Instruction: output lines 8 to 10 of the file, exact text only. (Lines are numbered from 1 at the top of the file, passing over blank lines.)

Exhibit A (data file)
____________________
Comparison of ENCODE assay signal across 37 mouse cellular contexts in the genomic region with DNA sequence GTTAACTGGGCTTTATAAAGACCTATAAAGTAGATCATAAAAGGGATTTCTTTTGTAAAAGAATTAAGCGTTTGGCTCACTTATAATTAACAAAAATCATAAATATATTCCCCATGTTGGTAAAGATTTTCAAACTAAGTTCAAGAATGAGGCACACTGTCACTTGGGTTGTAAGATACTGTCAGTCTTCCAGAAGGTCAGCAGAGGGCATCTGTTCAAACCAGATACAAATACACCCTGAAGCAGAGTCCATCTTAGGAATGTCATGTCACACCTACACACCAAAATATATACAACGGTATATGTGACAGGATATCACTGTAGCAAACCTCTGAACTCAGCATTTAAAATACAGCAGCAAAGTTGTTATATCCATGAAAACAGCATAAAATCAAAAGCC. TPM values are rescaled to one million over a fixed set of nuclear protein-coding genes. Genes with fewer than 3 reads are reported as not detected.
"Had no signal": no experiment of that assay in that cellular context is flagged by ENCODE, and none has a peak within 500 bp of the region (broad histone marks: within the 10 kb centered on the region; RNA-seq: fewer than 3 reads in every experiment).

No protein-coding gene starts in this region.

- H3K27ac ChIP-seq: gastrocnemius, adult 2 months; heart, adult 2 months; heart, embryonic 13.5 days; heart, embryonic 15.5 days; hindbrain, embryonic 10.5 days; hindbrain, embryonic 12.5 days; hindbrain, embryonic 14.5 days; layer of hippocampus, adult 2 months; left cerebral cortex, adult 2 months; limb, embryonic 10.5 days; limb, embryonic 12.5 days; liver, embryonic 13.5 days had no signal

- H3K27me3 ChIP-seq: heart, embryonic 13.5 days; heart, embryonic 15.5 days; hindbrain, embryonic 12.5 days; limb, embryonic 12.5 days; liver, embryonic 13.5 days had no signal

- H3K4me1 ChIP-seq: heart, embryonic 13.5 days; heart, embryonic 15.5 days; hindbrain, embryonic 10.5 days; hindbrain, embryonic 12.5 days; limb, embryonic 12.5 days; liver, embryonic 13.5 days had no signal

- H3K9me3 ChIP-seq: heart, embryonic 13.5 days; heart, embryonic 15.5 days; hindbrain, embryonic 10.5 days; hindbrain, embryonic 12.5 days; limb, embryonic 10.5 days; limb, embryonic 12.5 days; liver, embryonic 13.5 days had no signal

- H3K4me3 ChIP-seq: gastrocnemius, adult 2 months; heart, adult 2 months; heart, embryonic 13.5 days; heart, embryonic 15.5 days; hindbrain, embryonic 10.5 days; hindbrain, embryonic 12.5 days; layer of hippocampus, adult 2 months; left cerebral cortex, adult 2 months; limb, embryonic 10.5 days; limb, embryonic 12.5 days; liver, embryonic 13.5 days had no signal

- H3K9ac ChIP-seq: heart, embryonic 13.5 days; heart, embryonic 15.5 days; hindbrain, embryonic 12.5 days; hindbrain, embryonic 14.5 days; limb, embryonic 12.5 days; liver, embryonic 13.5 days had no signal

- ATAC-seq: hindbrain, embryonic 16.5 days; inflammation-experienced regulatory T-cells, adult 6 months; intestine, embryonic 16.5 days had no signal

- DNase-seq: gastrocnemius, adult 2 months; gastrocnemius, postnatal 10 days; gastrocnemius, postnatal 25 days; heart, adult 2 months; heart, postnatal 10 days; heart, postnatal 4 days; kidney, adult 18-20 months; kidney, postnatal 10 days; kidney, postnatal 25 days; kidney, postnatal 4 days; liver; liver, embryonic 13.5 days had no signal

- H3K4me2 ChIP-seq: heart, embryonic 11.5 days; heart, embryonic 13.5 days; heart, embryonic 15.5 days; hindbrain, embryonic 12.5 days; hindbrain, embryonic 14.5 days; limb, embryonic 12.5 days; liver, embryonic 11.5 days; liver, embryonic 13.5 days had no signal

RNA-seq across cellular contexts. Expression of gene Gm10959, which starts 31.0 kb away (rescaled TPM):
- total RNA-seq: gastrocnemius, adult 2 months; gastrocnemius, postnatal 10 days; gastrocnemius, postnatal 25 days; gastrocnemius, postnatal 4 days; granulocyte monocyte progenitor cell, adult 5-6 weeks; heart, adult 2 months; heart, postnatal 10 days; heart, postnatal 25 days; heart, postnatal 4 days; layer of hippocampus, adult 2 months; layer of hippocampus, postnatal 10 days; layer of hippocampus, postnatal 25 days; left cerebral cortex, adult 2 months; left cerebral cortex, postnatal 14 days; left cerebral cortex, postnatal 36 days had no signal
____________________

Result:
- H3K4me3 ChIP-seq: gastrocnemius, adult 2 months; heart, adult 2 months; heart, embryonic 13.5 days; heart, embryonic 15.5 days; hindbrain, embryonic 10.5 days; hindbrain, embryonic 12.5 days; layer of hippocampus, adult 2 months; left cerebral cortex, adult 2 months; limb, embryonic 10.5 days; limb, embryonic 12.5 days; liver, embryonic 13.5 days had no signal

- H3K9ac ChIP-seq: heart, embryonic 13.5 days; heart, embryonic 15.5 days; hindbrain, embryonic 12.5 days; hindbrain, embryonic 14.5 days; limb, embryonic 12.5 days; liver, embryonic 13.5 days had no signal

- ATAC-seq: hindbrain, embryonic 16.5 days; inflammation-experienced regulatory T-cells, adult 6 months; intestine, embryonic 16.5 days had no signal